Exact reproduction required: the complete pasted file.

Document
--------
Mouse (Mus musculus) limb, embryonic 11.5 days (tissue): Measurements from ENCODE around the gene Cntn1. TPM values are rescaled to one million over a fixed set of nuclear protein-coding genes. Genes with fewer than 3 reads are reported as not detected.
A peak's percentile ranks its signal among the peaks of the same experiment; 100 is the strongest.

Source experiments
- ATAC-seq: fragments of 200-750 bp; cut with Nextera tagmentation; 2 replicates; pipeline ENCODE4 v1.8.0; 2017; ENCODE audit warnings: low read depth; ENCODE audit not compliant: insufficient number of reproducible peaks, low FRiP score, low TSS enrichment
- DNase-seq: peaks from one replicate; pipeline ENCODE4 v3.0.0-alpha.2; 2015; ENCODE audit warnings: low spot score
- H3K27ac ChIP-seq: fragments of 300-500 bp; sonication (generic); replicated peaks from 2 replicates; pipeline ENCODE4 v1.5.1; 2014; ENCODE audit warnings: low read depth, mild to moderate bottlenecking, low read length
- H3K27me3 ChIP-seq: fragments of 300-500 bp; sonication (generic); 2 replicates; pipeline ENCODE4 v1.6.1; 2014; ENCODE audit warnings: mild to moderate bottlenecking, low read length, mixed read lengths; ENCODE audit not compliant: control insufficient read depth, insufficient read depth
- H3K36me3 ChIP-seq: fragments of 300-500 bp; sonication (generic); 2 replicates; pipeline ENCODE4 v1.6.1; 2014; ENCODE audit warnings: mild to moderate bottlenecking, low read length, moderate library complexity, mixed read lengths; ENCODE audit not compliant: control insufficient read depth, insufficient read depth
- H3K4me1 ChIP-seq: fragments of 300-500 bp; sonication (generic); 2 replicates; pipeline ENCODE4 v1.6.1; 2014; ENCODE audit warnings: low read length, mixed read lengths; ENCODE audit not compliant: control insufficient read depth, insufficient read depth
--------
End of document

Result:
Mouse (Mus musculus) limb, embryonic 11.5 days (tissue): Measurements from ENCODE around the gene Cntn1. TPM values are rescaled to one million over a fixed set of nuclear protein-coding genes. Genes with fewer than 3 reads are reported as not detected.
A peak's percentile ranks its signal among the peaks of the same experiment; 100 is the strongest.

Source experiments
- ATAC-seq: fragments of 200-750 bp; cut with Nextera tagmentation; 2 replicates; pipeline ENCODE4 v1.8.0; 2017; ENCODE audit warnings: low read depth; ENCODE audit not compliant: insufficient number of reproducible peaks, low FRiP score, low TSS enrichment
- DNase-seq: peaks from one replicate; pipeline ENCODE4 v3.0.0-alpha.2; 2015; ENCODE audit warnings: low spot score
- H3K27ac ChIP-seq: fragments of 300-500 bp; sonication (generic); replicated peaks from 2 replicates; pipeline ENCODE4 v1.5.1; 2014; ENCODE audit warnings: low read depth, mild to moderate bottlenecking, low read length
- H3K27me3 ChIP-seq: fragments of 300-500 bp; sonication (generic); 2 replicates; pipeline ENCODE4 v1.6.1; 2014; ENCODE audit warnings: mild to moderate bottlenecking, low read length, mixed read lengths; ENCODE audit not compliant: control insufficient read depth, insufficient read depth
- H3K36me3 ChIP-seq: fragments of 300-500 bp; sonication (generic); 2 replicates; pipeline ENCODE4 v1.6.1; 2014; ENCODE audit warnings: mild to moderate bottlenecking, low read length, moderate library complexity, mixed read lengths; ENCODE audit not compliant: control insufficient read depth, insufficient read depth
- H3K4me1 ChIP-seq: fragments of 300-500 bp; sonication (generic); 2 replicates; pipeline ENCODE4 v1.6.1; 2014; ENCODE audit warnings: low read length, mixed read lengths; ENCODE audit not compliant: control insufficient read depth, insufficient read depth